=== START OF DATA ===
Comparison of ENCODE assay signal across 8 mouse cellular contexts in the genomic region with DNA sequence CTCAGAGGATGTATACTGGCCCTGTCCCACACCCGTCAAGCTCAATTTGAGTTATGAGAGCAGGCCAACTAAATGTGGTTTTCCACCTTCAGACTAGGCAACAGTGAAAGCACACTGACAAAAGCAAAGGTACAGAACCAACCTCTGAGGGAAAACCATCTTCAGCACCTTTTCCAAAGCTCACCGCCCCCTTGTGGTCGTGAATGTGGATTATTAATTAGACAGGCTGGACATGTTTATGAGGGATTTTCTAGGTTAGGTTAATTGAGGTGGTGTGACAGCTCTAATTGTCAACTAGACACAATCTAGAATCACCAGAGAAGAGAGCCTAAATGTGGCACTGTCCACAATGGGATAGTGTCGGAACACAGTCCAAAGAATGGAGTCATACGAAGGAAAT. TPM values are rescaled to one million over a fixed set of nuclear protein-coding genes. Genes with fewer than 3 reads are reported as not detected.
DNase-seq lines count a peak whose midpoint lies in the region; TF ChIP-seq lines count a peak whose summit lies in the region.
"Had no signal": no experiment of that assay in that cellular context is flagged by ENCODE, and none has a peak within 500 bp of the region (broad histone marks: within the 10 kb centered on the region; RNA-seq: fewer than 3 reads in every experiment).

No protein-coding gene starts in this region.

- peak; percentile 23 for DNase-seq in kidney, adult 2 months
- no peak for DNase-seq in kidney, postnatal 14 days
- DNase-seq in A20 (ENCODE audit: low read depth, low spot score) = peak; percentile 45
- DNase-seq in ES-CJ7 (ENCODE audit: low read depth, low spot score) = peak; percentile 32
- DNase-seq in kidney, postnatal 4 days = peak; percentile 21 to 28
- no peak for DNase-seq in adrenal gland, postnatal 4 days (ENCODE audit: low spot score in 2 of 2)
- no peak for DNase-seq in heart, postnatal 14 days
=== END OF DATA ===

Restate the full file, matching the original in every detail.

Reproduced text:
Comparison of ENCODE assay signal across 8 mouse cellular contexts in the genomic region with DNA sequence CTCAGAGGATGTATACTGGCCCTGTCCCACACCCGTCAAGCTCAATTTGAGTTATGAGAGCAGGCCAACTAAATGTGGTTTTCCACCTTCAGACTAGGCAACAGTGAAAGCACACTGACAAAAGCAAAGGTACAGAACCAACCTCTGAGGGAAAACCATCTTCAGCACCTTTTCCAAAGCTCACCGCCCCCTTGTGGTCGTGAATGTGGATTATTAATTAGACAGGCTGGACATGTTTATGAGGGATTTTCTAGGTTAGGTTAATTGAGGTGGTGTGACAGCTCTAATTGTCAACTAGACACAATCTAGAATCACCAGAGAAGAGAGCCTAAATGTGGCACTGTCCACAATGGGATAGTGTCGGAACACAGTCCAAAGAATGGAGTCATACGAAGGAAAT. TPM values are rescaled to one million over a fixed set of nuclear protein-coding genes. Genes with fewer than 3 reads are reported as not detected.
DNase-seq lines count a peak whose midpoint lies in the region; TF ChIP-seq lines count a peak whose summit lies in the region.
"Had no signal": no experiment of that assay in that cellular context is flagged by ENCODE, and none has a peak within 500 bp of the region (broad histone marks: within the 10 kb centered on the region; RNA-seq: fewer than 3 reads in every experiment).

No protein-coding gene starts in this region.

- peak; percentile 23 for DNase-seq in kidney, adult 2 months
- no peak for DNase-seq in kidney, postnatal 14 days
- DNase-seq in A20 (ENCODE audit: low read depth, low spot score) = peak; percentile 45
- DNase-seq in ES-CJ7 (ENCODE audit: low read depth, low spot score) = peak; percentile 32
- DNase-seq in kidney, postnatal 4 days = peak; percentile 21 to 28
- no peak for DNase-seq in adrenal gland, postnatal 4 days (ENCODE audit: low spot score in 2 of 2)
- no peak for DNase-seq in heart, postnatal 14 days